A symbol of immortality, a the legendary firebird appears to “rise from the ashes” above the North Pole
If you’re feeling hopeless in these troubled times, you might take courage from a recent miraculous display of the Northern Lights.
Icelandic photographer Hallgrimur Helgason says he always gets a rush out of photographing the Aurora Borealis, but a shot he captured in winter of 2016 is still his favorite of all time. He calls it “Phoenix Rising.”
“Sometimes the Lights put on a spectacular show, but unfortunately images like that don’t last long,” he tells the Press and Journal.
“I was shooting another direction when this phenomenon appeared at the corner of my eye. Of course I quickly re-positioned the camera and made three shots, vertorama, to get it all.” He said the image lasted about 60 seconds before it started to dissipate.
The dancing lights of the Aurora Borealis (North Pole) and Aurora Australis (South Pole) are caused by collisions between electrically charged particles from the sun and Earth’s atmosphere.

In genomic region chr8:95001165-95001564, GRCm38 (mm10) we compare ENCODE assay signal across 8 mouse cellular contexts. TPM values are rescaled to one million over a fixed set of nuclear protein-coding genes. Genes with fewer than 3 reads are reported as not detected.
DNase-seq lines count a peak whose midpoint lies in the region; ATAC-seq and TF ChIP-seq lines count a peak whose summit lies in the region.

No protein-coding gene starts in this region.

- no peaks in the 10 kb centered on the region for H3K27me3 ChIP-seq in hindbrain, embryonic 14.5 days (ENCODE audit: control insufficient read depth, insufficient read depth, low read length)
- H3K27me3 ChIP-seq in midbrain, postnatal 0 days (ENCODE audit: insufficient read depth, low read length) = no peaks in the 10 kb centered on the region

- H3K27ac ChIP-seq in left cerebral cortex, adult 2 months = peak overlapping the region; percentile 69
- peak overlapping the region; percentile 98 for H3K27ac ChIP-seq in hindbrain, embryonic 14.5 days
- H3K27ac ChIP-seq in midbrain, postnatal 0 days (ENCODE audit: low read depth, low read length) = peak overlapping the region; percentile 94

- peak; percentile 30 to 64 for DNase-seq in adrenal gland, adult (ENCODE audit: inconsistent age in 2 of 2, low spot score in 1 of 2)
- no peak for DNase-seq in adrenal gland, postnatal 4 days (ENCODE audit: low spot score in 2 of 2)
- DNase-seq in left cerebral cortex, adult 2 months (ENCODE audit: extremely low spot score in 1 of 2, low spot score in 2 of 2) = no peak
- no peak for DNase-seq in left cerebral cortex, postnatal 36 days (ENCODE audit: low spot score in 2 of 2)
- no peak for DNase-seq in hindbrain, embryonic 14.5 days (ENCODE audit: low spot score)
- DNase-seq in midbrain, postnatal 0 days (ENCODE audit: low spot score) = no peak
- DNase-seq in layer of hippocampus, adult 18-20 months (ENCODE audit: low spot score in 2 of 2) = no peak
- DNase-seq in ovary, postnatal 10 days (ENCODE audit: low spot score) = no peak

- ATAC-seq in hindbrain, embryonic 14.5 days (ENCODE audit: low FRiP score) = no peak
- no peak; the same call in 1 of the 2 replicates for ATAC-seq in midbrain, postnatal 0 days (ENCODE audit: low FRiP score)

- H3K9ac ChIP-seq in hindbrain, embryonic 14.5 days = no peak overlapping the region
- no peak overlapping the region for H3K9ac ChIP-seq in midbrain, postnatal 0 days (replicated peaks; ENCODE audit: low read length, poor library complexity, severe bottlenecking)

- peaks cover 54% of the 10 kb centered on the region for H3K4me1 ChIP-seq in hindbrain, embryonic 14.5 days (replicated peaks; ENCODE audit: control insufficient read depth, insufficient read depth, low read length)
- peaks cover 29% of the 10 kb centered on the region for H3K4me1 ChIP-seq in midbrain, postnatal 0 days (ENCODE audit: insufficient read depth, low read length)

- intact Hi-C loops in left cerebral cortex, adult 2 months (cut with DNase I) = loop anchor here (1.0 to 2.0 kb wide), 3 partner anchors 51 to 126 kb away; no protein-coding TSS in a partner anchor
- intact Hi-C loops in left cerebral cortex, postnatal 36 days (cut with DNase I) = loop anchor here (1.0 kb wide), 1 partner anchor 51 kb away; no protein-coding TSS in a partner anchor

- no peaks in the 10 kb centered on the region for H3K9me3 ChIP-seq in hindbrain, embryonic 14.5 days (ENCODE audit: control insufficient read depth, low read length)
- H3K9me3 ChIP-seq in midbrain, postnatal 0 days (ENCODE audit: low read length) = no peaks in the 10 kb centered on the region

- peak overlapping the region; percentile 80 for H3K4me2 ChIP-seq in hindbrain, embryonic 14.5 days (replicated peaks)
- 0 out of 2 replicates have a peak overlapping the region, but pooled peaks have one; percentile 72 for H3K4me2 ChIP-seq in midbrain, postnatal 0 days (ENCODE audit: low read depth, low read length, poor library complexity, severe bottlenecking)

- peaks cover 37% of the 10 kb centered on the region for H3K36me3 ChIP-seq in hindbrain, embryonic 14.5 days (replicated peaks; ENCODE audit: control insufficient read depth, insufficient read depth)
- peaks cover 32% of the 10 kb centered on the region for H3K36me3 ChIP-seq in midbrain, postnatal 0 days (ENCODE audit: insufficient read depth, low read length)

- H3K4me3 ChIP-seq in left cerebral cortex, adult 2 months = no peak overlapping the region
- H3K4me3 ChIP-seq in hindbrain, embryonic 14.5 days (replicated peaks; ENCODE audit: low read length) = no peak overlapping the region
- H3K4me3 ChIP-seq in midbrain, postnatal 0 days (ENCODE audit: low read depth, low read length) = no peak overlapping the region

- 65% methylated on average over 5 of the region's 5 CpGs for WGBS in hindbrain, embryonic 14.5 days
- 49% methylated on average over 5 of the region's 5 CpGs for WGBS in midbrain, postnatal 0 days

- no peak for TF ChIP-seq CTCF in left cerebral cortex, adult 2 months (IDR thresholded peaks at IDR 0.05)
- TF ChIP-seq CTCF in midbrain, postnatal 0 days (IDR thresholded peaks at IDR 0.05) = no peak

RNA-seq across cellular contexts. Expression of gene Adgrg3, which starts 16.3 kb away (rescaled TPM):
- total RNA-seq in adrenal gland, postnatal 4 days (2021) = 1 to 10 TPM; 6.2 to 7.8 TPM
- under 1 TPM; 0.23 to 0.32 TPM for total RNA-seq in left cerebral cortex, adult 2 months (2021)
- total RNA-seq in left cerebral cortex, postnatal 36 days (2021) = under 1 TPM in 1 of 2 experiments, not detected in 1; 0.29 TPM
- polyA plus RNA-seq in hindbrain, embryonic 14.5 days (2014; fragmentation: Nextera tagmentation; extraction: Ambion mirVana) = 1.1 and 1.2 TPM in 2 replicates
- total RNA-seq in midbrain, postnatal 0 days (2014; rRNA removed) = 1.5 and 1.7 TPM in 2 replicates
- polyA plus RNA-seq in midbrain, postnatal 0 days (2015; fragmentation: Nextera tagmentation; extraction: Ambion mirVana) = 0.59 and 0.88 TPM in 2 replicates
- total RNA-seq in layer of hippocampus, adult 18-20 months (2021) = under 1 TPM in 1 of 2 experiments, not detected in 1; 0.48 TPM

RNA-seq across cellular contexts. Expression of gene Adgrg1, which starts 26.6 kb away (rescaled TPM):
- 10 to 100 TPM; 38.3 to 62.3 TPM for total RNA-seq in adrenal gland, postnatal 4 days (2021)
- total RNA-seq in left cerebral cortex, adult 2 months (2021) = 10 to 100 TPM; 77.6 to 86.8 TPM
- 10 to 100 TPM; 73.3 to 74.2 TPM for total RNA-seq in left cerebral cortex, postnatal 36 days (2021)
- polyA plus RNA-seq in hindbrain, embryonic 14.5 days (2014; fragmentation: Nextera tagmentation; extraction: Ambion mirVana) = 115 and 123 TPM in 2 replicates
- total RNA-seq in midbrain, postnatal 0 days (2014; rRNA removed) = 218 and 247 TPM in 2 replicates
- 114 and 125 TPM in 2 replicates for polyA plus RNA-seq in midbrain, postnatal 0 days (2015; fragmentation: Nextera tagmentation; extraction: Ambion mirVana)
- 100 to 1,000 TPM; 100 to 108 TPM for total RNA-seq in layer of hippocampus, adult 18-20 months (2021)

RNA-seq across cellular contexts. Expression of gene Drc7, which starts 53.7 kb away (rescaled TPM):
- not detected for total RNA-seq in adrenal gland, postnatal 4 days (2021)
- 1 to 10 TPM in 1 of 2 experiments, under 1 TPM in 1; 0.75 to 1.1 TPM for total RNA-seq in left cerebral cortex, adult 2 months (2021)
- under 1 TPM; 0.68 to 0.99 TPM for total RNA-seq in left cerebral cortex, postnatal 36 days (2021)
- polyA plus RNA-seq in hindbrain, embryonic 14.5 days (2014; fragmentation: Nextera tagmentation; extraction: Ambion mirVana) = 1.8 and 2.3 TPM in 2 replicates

Helgason says he always takes his Northern Lights photography far away from city light pollution and never uses a flash.
“It’s really a thrill shooting the aurora, especially when they are so playful like they were that night. I have to admit that I always get an adrenaline kick when the lights burst out like that – that particular shot was the top one of the night.”
In Greek mythology, the phoenix, or firebird, represented immortality and rebirth, rising again and again from the ashes of its predecessors.
There are also many myths surrounding the Northern Lights.
In Norse mythology, they are believed to have been created by the reflection of the shields and armor of the Valkyrie.
It was also called the “Bifrost Bridge,” a glowing and throbbing arch that led those who had fallen in battle to Valhalla, the final resting place of the warriors.
The Sami indigenous people believe the Lights are their ancestors, coming to visit them.
Finns believed that a mystical fox created the Lights when its fluffy tail sprayed snow and threw sparks in the sky.
The Salteaus Indians of eastern Canada and the Kwakiutl and Tlingit of Southeastern Alaska believe they are dancing human spirits, while Inuits thought of them as dancing animal spirits.